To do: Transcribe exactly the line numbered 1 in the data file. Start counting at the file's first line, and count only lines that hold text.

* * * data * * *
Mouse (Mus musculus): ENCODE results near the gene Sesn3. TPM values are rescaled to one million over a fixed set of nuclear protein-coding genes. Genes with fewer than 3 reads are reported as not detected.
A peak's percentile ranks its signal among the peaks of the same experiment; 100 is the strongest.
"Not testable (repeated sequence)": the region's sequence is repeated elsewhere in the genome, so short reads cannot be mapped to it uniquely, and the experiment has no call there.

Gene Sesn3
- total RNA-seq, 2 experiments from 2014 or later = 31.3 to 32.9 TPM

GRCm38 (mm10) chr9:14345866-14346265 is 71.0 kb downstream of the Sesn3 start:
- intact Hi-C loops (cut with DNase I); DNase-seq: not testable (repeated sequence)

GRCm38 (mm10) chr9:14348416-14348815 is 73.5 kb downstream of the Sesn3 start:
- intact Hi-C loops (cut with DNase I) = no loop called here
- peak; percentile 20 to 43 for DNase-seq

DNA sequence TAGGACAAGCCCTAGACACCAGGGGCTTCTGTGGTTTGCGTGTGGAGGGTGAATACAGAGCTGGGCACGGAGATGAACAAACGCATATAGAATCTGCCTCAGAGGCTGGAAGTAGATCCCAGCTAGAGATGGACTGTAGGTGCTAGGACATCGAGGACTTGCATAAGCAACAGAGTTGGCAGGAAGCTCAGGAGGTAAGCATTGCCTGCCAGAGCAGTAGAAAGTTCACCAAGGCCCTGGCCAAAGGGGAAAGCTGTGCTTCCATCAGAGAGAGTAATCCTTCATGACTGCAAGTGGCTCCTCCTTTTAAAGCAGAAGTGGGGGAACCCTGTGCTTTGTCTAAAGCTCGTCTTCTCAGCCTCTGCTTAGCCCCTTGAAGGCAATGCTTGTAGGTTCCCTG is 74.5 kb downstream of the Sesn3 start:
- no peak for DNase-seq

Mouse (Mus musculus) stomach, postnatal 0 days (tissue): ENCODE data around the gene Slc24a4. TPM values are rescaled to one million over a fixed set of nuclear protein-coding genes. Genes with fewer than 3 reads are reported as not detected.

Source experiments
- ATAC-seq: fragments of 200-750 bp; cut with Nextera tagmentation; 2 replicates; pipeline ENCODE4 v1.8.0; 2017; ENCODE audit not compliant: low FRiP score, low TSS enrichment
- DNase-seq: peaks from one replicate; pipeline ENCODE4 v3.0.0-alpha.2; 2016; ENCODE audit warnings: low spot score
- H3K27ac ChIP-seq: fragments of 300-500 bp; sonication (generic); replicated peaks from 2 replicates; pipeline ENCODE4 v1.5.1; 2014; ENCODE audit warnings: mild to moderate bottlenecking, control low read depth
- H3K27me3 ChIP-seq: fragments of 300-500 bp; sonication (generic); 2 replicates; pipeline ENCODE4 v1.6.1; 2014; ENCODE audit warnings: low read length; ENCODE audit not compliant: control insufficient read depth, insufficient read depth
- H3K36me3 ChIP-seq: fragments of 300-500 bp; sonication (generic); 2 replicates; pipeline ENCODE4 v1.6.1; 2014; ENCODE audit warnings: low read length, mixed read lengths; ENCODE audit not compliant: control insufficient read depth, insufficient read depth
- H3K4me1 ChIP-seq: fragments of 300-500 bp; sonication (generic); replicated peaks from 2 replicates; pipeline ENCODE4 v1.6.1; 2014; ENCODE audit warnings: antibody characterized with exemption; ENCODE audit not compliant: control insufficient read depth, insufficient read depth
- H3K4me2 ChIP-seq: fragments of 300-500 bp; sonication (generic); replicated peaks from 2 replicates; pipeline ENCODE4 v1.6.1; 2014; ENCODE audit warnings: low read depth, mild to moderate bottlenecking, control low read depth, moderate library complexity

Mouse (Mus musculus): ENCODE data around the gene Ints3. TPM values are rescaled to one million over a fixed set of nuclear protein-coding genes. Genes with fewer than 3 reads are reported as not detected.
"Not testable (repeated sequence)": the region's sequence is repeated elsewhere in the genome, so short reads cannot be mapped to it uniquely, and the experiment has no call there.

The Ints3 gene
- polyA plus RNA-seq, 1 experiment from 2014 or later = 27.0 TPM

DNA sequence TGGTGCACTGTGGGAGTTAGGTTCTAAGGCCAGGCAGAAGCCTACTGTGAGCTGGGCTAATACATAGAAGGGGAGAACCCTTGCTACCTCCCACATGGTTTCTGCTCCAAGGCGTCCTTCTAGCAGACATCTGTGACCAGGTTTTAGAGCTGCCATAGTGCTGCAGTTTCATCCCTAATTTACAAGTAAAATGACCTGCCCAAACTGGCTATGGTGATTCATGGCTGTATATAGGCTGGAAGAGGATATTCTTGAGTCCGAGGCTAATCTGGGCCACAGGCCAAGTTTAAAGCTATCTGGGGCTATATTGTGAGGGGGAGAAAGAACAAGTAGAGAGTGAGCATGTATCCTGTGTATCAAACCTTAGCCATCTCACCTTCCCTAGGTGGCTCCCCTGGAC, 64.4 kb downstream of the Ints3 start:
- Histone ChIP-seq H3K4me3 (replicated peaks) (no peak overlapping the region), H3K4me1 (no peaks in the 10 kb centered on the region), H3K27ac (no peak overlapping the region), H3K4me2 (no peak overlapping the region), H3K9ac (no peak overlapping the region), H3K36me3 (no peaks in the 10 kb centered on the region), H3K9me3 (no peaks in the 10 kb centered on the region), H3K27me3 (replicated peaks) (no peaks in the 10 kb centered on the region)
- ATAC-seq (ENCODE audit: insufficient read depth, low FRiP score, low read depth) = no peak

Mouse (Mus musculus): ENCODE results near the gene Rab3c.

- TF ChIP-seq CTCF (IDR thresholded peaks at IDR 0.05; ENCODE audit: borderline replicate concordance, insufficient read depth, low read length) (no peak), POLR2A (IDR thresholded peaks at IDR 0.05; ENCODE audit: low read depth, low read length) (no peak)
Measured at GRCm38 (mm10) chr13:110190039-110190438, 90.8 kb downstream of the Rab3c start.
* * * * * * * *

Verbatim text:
Mouse (Mus musculus): ENCODE results near the gene Sesn3. TPM values are rescaled to one million over a fixed set of nuclear protein-coding genes. Genes with fewer than 3 reads are reported as not detected.